The King was having breakfast in bed.
He threw back the bed-clothes.
“Certainly, Cook! You are a very intelligent rook.
Make a new dish in time for my dinner!”
Dixie set to work. It had to be a winner.
She mixed up a pie made of beef and cheese.
Lettuce and breadcrumbs and lemon and peas.
The King ate the pie. He let out a sneeze.
“Dixie Cook! This won’t do! Disgusting! Please
Cook something different without any cheese.”
Dixie Cook mixed a soup, with vegetables and meat.
She tasted it. It was tangy and sweet.
The King sipped the soup. His face went green.
“Horrible! Awful! Disgusting! How mean!
You meant to poison your King and your Queen!
Guards, take Dixie away! You’ll stay in prison
For a year and a day!”
Poor Dixie. In prison, she thought very hard,
Then sent the King an apology card.
The King sent one back to Dixie Cook,
It read, “To Criminal Rook Dixie Cook,
You’ll be freed if you can do as I say.
You have a whole year and one day.
Think of a dish that I would like.
Call it Super Extreme Delight.
Cook it and send it to me,
And I will eat it for afternoon tea.
Dixie Cook was a brilliant rook,
So she thought for a year, very hard,
Then sent the King the dish and a card.
The King ate the dish, “Fantastic!” he cried.
“It’s super! It’s brilliant! It can’t be denied!
Guards, release Dixie cook. She’s a very clever rook!”
He rewarded her with a golden crown.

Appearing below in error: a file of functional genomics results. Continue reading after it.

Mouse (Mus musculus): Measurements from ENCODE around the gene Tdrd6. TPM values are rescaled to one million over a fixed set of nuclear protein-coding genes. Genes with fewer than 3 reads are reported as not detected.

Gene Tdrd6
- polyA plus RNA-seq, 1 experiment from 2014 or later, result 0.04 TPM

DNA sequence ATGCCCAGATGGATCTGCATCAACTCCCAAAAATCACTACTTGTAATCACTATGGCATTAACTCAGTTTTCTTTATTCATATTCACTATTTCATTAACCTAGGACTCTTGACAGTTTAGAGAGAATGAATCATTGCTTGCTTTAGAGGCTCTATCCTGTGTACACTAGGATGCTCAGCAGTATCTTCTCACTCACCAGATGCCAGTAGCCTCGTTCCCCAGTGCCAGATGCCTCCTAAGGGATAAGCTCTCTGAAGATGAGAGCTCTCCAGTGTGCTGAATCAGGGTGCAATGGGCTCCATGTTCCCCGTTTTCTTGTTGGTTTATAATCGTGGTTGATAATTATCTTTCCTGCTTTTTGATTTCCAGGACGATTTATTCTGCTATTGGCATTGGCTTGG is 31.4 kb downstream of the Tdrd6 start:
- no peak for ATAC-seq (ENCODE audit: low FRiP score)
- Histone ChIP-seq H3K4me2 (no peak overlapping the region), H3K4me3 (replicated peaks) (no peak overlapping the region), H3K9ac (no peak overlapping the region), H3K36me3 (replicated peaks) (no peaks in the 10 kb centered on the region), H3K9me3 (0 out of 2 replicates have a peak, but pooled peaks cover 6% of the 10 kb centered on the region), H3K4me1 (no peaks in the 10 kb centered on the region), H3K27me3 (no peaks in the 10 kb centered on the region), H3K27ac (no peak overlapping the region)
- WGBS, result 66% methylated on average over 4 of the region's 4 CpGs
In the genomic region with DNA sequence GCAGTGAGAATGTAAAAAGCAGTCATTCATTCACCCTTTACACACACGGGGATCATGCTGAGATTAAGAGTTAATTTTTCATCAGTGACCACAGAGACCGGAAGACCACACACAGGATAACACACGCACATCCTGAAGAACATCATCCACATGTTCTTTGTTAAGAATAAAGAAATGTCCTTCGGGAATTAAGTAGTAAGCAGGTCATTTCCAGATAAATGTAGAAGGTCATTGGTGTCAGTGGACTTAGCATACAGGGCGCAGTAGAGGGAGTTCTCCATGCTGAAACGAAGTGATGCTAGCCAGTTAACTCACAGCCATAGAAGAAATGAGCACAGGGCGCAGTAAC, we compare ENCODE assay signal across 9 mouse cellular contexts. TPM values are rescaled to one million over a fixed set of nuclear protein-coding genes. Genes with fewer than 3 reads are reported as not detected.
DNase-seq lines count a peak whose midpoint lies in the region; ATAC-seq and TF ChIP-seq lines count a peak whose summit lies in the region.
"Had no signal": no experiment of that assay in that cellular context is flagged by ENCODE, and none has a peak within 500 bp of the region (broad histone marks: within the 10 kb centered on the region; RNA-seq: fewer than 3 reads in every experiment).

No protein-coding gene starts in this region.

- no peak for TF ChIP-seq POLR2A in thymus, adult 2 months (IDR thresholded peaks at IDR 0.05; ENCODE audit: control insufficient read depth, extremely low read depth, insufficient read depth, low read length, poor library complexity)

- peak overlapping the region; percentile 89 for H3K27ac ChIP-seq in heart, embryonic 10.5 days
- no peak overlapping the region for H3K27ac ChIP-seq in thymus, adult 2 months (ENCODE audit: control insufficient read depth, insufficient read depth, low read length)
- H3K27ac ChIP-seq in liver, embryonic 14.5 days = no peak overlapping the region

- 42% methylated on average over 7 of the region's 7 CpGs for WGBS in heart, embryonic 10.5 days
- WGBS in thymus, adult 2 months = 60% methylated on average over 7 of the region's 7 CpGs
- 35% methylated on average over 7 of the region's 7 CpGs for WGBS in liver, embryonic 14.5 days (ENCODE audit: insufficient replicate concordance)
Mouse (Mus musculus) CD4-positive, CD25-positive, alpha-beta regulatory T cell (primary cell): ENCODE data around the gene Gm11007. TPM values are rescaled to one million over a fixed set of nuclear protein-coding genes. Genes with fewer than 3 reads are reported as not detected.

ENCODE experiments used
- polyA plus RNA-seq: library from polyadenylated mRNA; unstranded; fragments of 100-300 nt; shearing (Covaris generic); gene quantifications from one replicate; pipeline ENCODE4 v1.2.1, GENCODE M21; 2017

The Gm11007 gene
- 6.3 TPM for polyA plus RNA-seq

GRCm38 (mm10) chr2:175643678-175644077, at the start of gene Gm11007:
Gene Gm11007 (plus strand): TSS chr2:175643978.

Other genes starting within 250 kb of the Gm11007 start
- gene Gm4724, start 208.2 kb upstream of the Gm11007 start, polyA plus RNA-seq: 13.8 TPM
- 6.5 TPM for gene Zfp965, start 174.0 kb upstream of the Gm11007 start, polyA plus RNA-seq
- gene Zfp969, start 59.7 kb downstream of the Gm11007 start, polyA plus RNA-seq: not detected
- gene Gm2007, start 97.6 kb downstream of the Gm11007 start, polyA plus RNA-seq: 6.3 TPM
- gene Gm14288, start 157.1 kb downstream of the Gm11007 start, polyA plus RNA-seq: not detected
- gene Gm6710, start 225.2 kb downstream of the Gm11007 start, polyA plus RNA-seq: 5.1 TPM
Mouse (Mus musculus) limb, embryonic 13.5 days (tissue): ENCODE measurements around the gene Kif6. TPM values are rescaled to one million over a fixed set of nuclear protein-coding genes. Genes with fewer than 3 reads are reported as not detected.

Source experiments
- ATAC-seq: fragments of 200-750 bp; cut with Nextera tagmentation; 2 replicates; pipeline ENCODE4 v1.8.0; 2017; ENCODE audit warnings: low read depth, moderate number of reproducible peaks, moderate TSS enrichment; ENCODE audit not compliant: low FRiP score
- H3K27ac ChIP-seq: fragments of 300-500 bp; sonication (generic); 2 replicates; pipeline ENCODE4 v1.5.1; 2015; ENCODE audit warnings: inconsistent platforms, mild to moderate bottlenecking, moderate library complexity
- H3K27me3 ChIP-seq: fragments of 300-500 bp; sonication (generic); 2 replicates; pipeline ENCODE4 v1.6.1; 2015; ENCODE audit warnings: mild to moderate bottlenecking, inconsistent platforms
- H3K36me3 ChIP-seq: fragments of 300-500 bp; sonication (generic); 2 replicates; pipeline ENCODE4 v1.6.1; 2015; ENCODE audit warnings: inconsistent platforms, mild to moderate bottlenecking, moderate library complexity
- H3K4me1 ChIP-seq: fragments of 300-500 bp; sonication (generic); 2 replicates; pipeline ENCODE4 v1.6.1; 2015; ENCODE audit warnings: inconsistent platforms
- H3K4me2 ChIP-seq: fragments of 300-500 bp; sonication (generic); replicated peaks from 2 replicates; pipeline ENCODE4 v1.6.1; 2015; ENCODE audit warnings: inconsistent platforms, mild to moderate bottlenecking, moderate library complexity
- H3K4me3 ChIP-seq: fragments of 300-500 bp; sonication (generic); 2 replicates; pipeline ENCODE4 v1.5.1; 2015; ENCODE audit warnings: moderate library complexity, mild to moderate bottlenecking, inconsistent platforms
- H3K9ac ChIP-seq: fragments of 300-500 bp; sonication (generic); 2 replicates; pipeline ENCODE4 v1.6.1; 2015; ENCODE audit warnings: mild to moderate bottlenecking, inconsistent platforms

She became the Head Cook in the town.
Many years later, the King still likes
Eating the Super Extreme Delight.
But once when he rang for his favourite snack –
“If you don’t mind, can I have some lamb rack?”
27 September, 2010
- Image from the 1996 BBC miniseries of Jane Eyre
I have recently, for the first time in my life, finally read Jane Eyre. Needless to say, I loved it, and have learned a lot from it. I would like to share part of a conversaton Jane has with her fellow student at the Lowood School, where Jane spent 8 years of her life. Lowood School was a "charitable institution", but the girls were not well fed and the buildings were never heated satisfactorily. Some teachers were kind, others were harsh. This is an excerpt of a conversation between Jane and her friend, Helen Burns, shortly after Helen had been harshly punished for her "faults":
"You must wish to leave Lowood?" [Jane]
"No! why should I? I was sent to Lowood to get an education; and it
would be of no use going away until I have attained that object." [Helen]
"But that teacher, Miss Scatcherd, is so cruel to you?"
"Cruel? Not at all! She is severe: she dislikes my faults."
"And if I were in your place I should dislike her; I should resist
her. If she struck me with that rod, I should get it from her hand;
I should break it under her nose."
"Probably you would do nothing of the sort: but if you did, Mr.
Brocklehurst would expel you from the school; that would be a great